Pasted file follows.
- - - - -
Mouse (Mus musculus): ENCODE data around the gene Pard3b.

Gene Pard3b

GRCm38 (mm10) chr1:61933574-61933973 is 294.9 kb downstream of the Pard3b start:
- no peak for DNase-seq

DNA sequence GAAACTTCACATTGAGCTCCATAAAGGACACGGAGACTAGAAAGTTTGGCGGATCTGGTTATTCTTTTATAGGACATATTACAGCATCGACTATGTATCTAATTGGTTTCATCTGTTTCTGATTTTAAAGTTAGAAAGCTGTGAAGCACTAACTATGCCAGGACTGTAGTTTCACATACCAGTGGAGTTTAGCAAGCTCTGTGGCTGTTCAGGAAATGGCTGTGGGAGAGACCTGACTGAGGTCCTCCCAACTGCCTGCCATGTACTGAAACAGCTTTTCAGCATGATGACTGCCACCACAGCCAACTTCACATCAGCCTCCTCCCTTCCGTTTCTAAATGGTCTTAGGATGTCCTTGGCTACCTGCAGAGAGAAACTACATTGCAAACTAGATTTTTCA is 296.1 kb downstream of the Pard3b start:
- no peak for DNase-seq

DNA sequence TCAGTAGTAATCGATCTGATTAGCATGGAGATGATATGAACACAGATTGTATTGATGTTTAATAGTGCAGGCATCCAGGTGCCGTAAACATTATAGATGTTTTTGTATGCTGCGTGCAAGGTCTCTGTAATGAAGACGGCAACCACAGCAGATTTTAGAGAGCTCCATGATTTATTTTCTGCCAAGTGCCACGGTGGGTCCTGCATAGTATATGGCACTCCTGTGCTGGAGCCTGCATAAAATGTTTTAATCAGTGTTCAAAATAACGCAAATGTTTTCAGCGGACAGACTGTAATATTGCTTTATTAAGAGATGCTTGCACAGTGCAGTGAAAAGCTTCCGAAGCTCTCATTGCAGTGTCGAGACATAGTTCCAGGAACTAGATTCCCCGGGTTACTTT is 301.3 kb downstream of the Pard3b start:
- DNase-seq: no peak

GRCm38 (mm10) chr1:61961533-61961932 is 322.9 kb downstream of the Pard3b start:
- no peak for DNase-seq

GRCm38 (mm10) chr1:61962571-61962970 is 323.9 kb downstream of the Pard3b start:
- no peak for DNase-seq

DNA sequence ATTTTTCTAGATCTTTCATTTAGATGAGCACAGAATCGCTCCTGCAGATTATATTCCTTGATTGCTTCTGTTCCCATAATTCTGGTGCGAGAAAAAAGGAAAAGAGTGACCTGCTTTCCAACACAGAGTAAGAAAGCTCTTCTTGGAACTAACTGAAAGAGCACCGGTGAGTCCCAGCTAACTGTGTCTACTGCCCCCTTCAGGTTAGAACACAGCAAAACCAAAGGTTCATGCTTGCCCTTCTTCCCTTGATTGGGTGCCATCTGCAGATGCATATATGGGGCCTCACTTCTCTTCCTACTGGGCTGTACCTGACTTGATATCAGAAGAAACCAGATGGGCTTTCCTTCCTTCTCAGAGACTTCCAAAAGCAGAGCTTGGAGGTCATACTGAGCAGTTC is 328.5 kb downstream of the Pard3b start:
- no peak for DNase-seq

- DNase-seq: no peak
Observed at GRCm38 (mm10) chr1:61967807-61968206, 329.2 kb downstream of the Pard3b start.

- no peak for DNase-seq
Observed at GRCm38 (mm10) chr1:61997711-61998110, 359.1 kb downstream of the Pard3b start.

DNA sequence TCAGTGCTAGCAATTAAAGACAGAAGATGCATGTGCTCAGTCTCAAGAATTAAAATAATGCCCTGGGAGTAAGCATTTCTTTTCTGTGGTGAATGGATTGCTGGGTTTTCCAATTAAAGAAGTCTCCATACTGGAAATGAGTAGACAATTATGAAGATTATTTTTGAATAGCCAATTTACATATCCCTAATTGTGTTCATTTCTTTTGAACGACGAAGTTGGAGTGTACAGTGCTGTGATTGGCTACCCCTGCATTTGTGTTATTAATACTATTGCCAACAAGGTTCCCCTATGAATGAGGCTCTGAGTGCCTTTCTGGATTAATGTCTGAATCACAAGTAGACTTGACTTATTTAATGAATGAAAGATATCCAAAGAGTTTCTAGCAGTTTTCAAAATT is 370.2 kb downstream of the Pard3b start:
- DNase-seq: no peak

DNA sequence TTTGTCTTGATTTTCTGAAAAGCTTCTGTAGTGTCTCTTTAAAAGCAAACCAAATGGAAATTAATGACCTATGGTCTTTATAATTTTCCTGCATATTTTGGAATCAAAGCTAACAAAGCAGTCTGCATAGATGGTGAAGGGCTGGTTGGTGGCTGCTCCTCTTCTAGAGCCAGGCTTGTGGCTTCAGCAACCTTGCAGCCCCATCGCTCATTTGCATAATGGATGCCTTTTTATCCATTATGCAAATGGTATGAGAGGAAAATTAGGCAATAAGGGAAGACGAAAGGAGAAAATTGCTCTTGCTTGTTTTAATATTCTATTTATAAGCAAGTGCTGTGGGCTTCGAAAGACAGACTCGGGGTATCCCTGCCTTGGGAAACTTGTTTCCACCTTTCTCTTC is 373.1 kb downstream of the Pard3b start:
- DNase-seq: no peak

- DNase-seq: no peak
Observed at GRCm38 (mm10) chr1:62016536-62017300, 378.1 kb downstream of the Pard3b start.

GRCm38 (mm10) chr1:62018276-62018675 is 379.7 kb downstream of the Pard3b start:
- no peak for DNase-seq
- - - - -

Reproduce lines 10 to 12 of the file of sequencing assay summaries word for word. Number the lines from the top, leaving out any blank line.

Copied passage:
- no peak for DNase-seq

GRCm38 (mm10) chr1:61962571-61962970 is 323.9 kb downstream of the Pard3b start:
- no peak for DNase-seq